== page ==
Since 2008, the Vermont Department of Health has provided grants and training to community coalitions who were required to build partnerships with local health advocates, residents, and town leaders to work toward improving access to healthy food within municipalities, focused on low income communities. This has resulted in established or expanding community gardens, farmers markets, and local food hubs in order to aggregate and distribute healthy food to food pantries, schools and other local institutions serving high need populations, see page 10 of the Vermont Healthy Community Design Resources, Examples for Creating Healthy Communities: Physical Activity, Healthy Eating, Tobacco, Alcohol & Drug Abuse Prevention.

Offices of Local Health staff participated in the trainings and participate as partners in this work. Beginning in state FY2016, funding for all of the community coalitions ended. Many of the Office of Local Health staff continue this work, as appropriate.

Finally, the Vermont Department of Health staff lead the Vermont Nutrition Education Committee (VNEC), a group of professionals who meet regularly to discuss, plan, and improve coordination of food access efforts across the state, and are active participants on the Farm to Plate Food Access Cross Cutting Team and Farm to School Network, groups that are working to improve state policy and programs to increase access to local and healthy food among those Vermonters most in need.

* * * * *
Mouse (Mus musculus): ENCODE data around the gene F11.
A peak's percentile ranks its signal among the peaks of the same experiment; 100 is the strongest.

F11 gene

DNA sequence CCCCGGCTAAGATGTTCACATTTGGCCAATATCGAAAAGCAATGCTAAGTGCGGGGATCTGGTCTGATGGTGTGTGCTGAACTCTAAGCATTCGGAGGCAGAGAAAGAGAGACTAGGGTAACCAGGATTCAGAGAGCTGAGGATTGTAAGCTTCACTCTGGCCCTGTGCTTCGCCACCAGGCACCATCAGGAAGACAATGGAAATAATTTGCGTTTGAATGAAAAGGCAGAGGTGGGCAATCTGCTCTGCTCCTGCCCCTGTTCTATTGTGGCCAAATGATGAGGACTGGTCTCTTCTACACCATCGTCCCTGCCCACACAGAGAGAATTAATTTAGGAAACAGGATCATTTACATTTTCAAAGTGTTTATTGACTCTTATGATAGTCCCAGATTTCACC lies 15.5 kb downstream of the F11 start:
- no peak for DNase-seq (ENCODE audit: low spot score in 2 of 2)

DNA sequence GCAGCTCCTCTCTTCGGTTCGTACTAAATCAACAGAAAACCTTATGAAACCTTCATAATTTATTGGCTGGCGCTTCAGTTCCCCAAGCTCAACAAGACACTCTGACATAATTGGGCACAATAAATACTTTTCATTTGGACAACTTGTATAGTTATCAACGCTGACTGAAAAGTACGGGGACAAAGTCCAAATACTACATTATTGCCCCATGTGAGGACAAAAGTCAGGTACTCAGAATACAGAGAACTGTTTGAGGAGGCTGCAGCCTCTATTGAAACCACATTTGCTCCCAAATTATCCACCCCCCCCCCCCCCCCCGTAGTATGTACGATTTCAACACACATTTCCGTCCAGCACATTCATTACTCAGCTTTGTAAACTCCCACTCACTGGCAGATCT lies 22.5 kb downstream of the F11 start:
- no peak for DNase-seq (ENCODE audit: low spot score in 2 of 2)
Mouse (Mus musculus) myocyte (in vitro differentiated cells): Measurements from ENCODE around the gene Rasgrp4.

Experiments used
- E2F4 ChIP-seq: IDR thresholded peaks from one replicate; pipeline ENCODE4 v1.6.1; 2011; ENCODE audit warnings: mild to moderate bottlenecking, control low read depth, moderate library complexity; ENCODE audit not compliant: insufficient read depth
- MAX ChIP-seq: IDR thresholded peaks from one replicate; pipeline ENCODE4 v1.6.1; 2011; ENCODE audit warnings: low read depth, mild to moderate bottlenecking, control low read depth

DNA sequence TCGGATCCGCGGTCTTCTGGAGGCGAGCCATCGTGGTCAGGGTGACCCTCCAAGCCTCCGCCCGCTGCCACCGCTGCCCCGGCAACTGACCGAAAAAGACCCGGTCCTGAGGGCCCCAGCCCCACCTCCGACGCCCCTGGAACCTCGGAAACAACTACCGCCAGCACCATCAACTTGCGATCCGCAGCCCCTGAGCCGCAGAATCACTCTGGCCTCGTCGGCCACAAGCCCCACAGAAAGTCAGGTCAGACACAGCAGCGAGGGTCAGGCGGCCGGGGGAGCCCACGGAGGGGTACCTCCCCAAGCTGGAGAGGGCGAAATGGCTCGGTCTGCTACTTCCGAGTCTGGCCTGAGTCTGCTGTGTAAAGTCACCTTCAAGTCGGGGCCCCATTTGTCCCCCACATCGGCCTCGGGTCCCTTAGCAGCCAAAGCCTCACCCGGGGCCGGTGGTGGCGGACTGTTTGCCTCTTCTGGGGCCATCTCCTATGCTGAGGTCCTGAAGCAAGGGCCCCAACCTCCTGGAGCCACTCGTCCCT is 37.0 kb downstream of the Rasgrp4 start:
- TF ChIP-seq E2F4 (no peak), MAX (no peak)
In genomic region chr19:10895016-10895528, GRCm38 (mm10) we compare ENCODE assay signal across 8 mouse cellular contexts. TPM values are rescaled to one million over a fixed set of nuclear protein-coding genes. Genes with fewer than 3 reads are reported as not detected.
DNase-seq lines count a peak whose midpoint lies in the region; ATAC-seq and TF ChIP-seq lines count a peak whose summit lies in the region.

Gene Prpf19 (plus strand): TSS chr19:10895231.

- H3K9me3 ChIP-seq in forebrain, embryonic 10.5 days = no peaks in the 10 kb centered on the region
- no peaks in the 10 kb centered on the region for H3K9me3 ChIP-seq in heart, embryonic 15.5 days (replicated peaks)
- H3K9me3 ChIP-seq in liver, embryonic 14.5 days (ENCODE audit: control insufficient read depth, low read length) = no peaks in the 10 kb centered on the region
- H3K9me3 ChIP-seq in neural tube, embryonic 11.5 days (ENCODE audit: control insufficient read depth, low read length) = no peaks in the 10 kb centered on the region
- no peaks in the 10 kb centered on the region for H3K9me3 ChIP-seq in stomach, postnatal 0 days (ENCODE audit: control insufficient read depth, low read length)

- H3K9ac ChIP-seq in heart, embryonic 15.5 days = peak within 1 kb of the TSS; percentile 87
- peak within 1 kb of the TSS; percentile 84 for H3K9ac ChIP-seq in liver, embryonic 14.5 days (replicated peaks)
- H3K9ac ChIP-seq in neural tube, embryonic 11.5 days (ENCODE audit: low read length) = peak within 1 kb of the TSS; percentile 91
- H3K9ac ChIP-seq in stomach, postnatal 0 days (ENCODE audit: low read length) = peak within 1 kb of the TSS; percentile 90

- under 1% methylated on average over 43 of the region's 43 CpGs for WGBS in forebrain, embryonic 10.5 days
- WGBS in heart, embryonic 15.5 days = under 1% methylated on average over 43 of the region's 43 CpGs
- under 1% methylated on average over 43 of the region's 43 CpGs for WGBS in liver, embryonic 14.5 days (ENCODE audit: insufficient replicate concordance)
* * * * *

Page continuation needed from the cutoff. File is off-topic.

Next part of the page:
Why Is This Important?

The effects of hunger on children can be detrimental to their health, well-being, and lifelong success. Children living in food insecure homes are at greater risk for poor health, nutritional deficiencies and obesity/overweight, as well as developmental delays, poor academic achievement, depression, and increased aggressive or hyperactive behavior[1].

This indicator is part of Healthy Vermonters 2020 (the State Health Assessment) that documents the health status of Vermonters at the start of the decade and the population health indicators and goals that will guide the work of public health through 2020.


[1] Food Research and Action Center. The Impact of Poverty, Food Insecurity, and Poor Nutrition on Health and Well-Being White Paper, http://frac.org/wp-content/uploads/hunger-health-impact-poverty-food-insecurity-health-well-being.pdf. December 2017.

Notes on Methodology

The data for this measure are from the Current Population Survey (CPS), Food Security Supplement (FSS). This survey is conducted by the U.S. Census Bureau for the Bureau of Labor Statistics among the civilian non-institutionalized U.S. population 16 and older. The CPS is a labor force survey that contacts about 50,000 U.S. households a month. Then once each year, respondents from the CPS are asked a series of questions about food security, food expenditures, and use of food and nutrition assistance programs, the FSS. Over the course of the FSS survey period, about 1 in every 250 Vermont households are surveyed. To provide individual state measurements, the CPS FSS combines 3-years of data to ensure statistically meaningful results.